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the demons always winyou can fill my heart will all your might.
try to weed out the sorrow lining it's depths.
whisper to me that i will not fall,
tell me that i won't lose it all.
you can kiss me on the lips, after you've licked away the tears.
and sit and wait for me to come home
as i run off to fight the shadows in my head
with your heart as my shield and your love as my sword.
but the demons sucking like leeches, plastered to my skin
creatures made up of evil and sin
their warm steamy breath rotting my flesh
they will always win
you can listen for the explosion,
and surely you'll see
the demons, and all that she's done to me
the woman, who smells so sweet-
who's so pretty and smiles and shakes your hand-
if you listen for the explosion
surely you can see
what she was doing to me behind her curtains,
you'll watch the blood snake down the walls
taste the acid of death in the air-
when you reveal my body you expose your deepest fears.
but the demons, laughing, they won't care
you'll only be
With a crack of bones, I've fallen So love is a funny thing.
It sweeps you off your feet. It sweeps out your insides. It sweeps away everything else, whether you like it or not.
Falling in love is like falling into a cloud.
At first, it's not scary, no. It's beautiful. You're up high- so blissfully high- with billowing pushes and pulls of gorgeous white around you. At first, it's the most amazing thing you could ever think of. You could ever feel. The kind of feeling that can't be induced by the most potent drug. The kind of feeling that lifts you above all else, annihilates any ailments you'll ever have.
You collide with a beautiful array of a winter wonderland, a world of soft, divine dreams, an end to your hardships. Suddenly anything is possible. Suddenly, everything is possible.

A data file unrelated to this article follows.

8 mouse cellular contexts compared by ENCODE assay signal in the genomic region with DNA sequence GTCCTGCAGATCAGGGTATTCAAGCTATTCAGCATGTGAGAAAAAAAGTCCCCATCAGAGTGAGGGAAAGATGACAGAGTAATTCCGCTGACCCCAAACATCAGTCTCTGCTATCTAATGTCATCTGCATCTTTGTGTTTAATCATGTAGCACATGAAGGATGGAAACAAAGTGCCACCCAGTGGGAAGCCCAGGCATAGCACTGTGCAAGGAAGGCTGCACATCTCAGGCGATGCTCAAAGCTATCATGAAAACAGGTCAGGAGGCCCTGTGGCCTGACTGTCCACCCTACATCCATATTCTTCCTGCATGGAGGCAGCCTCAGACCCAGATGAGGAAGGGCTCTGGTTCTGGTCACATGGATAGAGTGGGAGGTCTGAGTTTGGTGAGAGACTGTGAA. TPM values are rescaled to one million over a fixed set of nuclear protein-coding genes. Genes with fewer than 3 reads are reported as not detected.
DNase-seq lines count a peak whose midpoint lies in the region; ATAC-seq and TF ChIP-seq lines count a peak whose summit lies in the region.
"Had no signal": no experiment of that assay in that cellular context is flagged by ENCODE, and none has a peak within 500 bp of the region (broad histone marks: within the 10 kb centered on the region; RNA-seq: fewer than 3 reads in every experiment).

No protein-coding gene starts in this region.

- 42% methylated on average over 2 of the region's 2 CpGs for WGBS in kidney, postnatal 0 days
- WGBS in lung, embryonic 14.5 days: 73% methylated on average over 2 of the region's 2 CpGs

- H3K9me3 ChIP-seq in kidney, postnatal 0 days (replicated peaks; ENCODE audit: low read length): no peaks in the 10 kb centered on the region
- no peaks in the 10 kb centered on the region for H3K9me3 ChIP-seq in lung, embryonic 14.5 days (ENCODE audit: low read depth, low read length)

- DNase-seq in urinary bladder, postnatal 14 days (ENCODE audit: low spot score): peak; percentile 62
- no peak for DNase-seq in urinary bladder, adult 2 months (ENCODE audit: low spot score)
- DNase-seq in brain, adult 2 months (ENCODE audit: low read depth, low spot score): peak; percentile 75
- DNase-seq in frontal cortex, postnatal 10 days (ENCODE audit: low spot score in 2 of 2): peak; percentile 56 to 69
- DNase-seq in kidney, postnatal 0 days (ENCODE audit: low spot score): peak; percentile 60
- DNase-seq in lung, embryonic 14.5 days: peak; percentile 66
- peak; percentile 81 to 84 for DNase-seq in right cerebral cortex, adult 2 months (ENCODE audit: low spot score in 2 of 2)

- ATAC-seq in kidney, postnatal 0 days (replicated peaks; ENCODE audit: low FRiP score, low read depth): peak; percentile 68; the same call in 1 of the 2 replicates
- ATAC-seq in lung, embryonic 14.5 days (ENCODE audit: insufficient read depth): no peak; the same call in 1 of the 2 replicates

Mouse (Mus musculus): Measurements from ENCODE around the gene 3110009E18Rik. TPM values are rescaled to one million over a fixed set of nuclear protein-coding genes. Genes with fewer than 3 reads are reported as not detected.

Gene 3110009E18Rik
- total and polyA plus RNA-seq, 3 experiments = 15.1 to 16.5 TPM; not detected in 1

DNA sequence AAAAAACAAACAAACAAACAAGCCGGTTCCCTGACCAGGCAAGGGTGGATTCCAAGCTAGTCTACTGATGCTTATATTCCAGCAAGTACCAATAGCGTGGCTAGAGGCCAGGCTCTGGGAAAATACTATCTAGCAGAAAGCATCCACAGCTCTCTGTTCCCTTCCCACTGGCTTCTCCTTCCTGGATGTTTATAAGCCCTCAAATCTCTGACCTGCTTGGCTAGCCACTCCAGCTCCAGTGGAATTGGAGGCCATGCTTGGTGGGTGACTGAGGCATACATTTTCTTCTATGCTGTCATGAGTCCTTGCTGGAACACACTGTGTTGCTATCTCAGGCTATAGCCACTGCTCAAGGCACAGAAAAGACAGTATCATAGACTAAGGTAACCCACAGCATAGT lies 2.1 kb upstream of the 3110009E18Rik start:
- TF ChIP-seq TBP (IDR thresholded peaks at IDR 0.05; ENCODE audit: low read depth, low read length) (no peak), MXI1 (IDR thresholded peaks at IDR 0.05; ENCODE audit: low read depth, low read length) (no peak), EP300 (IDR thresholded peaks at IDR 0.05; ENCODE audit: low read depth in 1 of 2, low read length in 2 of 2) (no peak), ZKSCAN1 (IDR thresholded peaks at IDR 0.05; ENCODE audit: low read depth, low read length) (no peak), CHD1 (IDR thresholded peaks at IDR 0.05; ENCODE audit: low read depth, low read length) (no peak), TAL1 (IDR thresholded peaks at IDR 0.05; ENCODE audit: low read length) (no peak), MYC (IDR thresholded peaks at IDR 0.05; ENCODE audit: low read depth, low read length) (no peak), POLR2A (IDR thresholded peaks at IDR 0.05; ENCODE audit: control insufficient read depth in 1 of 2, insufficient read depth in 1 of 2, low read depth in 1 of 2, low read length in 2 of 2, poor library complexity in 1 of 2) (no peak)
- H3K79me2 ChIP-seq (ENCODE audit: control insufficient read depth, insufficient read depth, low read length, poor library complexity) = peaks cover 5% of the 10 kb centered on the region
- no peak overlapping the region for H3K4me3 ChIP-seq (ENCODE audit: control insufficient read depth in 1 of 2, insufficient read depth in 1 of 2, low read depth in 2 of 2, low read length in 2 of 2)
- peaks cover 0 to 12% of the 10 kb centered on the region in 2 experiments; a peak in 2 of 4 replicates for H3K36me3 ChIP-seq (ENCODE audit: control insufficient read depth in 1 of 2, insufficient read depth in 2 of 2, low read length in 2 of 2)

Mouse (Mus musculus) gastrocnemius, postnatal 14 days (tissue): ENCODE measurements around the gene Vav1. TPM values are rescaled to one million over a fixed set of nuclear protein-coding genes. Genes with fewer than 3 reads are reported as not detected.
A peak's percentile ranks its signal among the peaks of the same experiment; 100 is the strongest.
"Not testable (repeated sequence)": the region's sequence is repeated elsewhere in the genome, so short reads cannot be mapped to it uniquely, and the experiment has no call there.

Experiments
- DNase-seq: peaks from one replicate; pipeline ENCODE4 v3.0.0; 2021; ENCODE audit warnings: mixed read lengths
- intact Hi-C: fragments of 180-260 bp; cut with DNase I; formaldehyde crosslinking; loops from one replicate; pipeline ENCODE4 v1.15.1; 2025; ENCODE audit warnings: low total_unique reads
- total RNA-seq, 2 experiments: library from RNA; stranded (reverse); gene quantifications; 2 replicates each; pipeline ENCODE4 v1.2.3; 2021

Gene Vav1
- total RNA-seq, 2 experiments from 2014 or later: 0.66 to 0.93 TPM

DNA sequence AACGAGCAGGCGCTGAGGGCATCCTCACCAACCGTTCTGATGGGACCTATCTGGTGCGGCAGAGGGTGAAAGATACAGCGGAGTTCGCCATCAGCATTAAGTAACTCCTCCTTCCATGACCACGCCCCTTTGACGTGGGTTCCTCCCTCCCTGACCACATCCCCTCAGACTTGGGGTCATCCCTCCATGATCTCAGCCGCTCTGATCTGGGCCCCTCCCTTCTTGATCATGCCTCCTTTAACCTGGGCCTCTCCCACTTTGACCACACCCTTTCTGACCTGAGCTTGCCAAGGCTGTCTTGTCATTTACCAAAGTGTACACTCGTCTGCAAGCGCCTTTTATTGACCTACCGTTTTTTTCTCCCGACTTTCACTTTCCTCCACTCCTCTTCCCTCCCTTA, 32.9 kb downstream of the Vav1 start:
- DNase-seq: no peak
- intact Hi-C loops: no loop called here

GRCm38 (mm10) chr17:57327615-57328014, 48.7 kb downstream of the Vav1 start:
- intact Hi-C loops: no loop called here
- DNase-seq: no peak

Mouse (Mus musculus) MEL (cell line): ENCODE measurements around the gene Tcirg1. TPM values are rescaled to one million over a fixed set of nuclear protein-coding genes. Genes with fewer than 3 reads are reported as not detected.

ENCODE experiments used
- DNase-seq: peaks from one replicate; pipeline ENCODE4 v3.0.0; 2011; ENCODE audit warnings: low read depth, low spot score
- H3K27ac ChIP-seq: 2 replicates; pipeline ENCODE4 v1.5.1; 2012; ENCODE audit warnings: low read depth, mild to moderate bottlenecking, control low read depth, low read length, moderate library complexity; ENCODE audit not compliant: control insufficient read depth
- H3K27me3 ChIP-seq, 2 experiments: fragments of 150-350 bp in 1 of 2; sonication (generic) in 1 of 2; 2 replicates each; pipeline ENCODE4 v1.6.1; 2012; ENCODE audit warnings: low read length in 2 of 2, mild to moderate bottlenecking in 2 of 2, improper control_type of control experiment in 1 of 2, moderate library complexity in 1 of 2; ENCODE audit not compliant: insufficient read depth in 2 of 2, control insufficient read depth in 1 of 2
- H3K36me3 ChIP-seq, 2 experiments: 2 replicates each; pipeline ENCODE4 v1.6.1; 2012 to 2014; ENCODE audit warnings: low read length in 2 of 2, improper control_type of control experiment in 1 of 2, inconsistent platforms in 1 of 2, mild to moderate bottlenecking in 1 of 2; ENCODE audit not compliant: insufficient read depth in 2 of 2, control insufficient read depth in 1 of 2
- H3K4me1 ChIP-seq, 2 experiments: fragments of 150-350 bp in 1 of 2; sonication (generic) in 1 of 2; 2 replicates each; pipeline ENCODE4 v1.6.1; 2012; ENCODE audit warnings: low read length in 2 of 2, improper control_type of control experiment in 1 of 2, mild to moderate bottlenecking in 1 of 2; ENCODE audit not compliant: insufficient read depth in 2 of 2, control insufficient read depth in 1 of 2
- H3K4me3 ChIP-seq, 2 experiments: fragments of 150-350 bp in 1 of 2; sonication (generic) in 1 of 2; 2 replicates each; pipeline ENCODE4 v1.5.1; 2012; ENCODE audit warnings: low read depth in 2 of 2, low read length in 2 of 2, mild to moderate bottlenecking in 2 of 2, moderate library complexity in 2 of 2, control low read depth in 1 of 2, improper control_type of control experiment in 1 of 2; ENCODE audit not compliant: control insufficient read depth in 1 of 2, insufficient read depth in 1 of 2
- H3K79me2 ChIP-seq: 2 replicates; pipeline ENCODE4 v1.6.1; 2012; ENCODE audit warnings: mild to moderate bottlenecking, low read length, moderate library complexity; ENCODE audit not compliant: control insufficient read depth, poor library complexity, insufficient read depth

And then you keep falling.
You don't realize it. Yo
Teenage TaoismGiving birth is the closest I’d ever felt to dying.
Before that, my near death experiences had consisted only of my silent announcement of pregnancy—silent, being that my social media accounts were all deleted almost simultaneously and I never returned to school in the fall, saying without really saying that I had caught the malicious disease of “teenage pregnancy”. I’m sure the whisper spread in the hallways like the Bubonic Plague. That September, sitting at home on what would have been the first day of my senior year, I imagined friends I’d never talk to again saying “she was only seventeen, and so full of life!” at my absence in the cafeteria tables, as if they were attending my funeral instead of talking about me behind my back.
"Full of life," I had snorted then, folding a never ending stream of what had once been my own baby clothes. "Literally."
I walked around like a zombie for the months of my pregnancy, deciding t
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